"At least three companies linked by the Environmental Protection Agency to hazardous waste sites are being paid by the government to clean up their own sites, according to an investigation by the Center for Public Integrity."
Cleaning Up Mining Waste
"Since the California gold rush in the middle of the 19th century, hardrock mining has produced hundreds of billions of dollars' worth of gold, silver, copper, lead, and other minerals. One unfortunate legacy of this production is the presence of many abandoned mines around the West. Some of these sites are causing severe environmental problems, including acid drainage, which occurs when contaminated water leaks from the mines into streams and rivers.
This paper reviews current policies for cleaning up these abandoned mines and makes recommendations for improving those policies.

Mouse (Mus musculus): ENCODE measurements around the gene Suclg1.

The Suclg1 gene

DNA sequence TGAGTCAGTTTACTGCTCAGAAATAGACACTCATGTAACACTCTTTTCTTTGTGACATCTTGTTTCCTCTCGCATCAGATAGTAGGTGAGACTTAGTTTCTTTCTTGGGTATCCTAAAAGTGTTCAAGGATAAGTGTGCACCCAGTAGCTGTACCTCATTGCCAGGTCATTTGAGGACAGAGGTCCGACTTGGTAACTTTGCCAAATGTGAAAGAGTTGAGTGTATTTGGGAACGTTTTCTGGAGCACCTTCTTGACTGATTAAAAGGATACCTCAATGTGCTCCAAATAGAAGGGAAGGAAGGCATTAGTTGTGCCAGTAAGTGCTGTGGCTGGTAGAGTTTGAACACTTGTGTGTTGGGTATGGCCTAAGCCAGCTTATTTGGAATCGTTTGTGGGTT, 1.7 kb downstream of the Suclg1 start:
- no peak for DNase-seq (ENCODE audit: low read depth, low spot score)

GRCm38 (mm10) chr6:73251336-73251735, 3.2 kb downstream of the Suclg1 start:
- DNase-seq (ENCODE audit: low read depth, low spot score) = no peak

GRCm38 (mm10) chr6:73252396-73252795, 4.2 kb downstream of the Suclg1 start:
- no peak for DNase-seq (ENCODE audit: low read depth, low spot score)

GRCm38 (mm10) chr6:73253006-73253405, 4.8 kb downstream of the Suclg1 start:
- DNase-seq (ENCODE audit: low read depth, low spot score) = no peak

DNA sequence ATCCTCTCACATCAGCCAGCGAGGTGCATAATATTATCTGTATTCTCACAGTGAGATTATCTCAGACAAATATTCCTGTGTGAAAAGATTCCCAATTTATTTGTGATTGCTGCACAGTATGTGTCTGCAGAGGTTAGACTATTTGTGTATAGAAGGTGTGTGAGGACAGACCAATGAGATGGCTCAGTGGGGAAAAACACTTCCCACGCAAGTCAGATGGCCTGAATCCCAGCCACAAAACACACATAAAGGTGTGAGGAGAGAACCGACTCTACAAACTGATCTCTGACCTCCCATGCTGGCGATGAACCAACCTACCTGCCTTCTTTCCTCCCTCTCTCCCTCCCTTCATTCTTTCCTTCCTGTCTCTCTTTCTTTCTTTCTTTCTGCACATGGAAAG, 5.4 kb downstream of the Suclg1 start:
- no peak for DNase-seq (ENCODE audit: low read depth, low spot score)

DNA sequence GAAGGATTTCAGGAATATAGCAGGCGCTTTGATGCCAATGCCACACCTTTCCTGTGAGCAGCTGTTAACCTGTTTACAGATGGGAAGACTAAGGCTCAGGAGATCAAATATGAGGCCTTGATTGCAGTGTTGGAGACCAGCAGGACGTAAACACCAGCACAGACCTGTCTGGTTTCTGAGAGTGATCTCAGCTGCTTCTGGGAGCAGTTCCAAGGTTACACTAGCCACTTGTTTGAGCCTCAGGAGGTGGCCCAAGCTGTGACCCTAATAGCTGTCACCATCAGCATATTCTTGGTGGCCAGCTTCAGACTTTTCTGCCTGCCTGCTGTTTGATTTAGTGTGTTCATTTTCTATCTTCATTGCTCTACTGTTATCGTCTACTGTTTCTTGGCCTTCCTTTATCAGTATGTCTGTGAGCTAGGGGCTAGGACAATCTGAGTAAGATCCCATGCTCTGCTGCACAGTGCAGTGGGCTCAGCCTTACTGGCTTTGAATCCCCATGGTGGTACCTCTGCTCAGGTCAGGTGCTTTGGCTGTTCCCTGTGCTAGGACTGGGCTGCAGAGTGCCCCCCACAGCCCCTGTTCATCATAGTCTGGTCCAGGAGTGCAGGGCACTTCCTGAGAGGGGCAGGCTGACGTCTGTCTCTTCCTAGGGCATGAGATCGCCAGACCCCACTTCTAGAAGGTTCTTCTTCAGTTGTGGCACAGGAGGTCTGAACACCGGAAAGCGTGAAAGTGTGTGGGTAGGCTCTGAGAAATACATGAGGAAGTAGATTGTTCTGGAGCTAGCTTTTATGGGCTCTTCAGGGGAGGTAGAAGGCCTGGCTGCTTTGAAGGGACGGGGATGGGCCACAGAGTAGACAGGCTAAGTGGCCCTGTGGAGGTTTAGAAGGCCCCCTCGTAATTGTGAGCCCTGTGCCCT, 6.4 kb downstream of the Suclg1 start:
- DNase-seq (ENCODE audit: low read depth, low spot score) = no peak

Current government policies to cope with these abandoned mines are counterproductive. The Clean Water Act and the Superfund law (CERCLA) make current mine owners liable for the costs of cleaning up problems caused by previous owners—as much as a century and a half earlier. ...
It is our view that the only way to achieve significant cleanup of old sites is a change in liability. The Clean Water Act and CERCLA should be revised so that liability attaches only if a new site owner leaves the site in worse condition than before. Such a law would encourage additional mining and additional cleanup."
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